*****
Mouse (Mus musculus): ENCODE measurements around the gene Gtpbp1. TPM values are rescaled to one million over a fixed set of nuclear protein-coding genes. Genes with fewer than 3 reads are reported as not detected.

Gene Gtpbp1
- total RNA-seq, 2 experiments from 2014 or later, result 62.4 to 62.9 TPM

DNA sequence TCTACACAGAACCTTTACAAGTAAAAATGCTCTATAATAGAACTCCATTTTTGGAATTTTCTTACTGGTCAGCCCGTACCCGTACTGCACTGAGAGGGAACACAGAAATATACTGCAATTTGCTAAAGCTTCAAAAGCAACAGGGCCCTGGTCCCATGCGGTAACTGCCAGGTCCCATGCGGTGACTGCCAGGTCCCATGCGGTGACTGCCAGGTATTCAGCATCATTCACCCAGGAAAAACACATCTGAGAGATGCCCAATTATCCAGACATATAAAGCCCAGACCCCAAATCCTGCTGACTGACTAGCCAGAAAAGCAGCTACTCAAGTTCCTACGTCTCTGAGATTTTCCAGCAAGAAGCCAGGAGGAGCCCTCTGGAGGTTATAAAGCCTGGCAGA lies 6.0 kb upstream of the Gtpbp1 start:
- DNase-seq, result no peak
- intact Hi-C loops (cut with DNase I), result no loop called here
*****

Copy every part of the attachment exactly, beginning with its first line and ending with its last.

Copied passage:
Mouse (Mus musculus): ENCODE measurements around the gene Gtpbp1. TPM values are rescaled to one million over a fixed set of nuclear protein-coding genes. Genes with fewer than 3 reads are reported as not detected.

Gene Gtpbp1
- total RNA-seq, 2 experiments from 2014 or later, result 62.4 to 62.9 TPM

DNA sequence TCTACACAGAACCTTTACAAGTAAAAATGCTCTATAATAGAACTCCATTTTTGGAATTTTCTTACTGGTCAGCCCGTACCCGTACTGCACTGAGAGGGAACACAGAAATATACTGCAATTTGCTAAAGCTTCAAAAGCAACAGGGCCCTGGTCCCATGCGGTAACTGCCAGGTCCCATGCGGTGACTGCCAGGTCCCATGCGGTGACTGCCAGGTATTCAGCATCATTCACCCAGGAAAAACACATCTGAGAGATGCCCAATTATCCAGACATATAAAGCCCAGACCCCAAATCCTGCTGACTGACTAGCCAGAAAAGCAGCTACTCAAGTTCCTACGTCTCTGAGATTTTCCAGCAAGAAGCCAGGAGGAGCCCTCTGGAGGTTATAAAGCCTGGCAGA lies 6.0 kb upstream of the Gtpbp1 start:
- DNase-seq, result no peak
- intact Hi-C loops (cut with DNase I), result no loop called here